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Kathy Marshack News

How Couples Therapy Helps Women Dealing with Alcoholism

Thursday, April 29, 2010

Alcoholism is a disease. According to the National Institute on Alcohol Abuse and Alcoholism, nearly 14 million Americans—1 in every 13 adults—abuse alcohol or are alcoholic. Abusing alcohol is not only damaging to your health, it can also have devastating effects on relationships with family, friends and coworkers. Studies show that women are less likely to seek help for their addiction to alcohol than men. If your wife or partner is suffering from alcoholism, there is something you can do to help them.

A new study focused on women dealing with alcoholism and how couples therapy could be a powerful option in overcoming their addiction. The women who participated in couples therapy had greater results than those in individual treatment. The social support of a committed spouse or partner seems to have play a role in helping the addict work on their addiction. Click here to view this study in its entirety.

Cognitive Behavioral Therapy was used as a treatment in this study. Cognitive Behavioral Therapy is designed to help address the way you think. It helps identify faulty and irrational thinking to more constructive, solution-oriented thinking. Click here for more information on the benefits of Cognitive Behavioral Therapy.

Whether you are a man or a woman, please seek help if you are suffering from an addiction to alcohol. There are many resources available for you. Visit the Alcoholism Recovery section on my website for more information.

What to do when your spouse has ADD?

Tuesday, April 13, 2010

ADD is not something that only affects children. Adult ADD is a common disorder.  Symptoms of ADD include problems with following through on instructions, paying attention, poor listening, disorganization, lack of attention to detail, trouble with tasks that require planning or long-term effort,  easily distracted, or forgetful. In addition, some with ADD can be fidgety, verbally impulsive, unable to wait their turn, and act on impulse regardless of consequences.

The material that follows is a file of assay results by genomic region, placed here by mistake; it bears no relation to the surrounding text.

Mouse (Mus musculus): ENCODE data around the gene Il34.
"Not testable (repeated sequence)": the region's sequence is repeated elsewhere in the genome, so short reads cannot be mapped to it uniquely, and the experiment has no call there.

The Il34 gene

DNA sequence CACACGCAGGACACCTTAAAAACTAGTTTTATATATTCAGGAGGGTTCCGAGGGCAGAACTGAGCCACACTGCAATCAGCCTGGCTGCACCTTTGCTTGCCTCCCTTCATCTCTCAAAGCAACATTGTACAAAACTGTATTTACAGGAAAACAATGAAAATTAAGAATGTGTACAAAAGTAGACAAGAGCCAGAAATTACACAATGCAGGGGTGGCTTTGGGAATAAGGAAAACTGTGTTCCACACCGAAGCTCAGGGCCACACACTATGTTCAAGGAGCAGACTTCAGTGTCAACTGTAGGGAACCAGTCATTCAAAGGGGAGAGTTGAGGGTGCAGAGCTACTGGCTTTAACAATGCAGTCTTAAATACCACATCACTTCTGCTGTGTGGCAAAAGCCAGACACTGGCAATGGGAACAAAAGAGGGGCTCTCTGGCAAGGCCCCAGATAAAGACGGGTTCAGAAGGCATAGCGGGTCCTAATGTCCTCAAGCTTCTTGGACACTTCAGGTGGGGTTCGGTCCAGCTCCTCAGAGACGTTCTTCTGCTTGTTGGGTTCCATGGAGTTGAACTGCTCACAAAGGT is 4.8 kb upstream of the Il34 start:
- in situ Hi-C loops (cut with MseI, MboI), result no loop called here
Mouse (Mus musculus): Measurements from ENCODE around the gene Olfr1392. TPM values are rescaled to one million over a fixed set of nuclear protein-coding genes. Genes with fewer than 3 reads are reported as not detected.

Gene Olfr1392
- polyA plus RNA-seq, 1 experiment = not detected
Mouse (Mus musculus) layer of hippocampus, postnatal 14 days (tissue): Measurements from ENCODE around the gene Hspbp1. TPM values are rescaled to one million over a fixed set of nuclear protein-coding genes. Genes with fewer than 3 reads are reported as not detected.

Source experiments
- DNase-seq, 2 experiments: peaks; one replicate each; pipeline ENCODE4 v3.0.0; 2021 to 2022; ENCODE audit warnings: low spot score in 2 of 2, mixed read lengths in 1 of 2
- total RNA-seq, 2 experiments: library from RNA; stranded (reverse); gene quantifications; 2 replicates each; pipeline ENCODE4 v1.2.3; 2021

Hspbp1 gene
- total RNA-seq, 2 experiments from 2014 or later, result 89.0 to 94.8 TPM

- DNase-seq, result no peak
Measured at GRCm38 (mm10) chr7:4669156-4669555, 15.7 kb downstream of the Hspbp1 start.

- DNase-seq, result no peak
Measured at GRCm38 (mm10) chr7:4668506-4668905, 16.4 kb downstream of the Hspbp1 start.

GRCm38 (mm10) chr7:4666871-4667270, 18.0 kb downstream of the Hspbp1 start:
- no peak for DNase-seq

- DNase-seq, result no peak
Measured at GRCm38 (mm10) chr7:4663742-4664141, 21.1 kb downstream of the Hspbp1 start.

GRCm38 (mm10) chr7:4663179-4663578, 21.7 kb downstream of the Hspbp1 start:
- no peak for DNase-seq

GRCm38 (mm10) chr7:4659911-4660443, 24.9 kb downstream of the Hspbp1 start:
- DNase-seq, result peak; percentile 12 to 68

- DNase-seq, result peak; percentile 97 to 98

If you are married to someone with ADD, it is realistic to expect that there will be additional challenges in your marriage due to your spouse’s disorder. What are some simple things you can do to minimize problems in your marriage?

One key is to be organized. Making lists and keeping an up-to-date schedule will help the spouse with ADD to stay on track. You may have to kindly and tactfully remind them of important details just to keep the information fresh in their mind. We have so many handy organizational tools today. Things like sticky notes, cell phone alarms, and Google Calendar are all good aids to keep your life together organized. Another tip is to keep life simple – avoid filling the home with unnecessary things that will distract them.

Remember that mistakes and miscommunication are all part of life, regardless if ADD is present in your marriage. It is important to understand what your spouse is capable of and what their strengths and weaknesses are. Understanding on your part will help you to gain a greater appreciation for them and their disorder. Professional help may be necessary at times. A marriage counselor or a mental health care professional can help you and your spouse by giving you direction in dealing with one another and the disorder.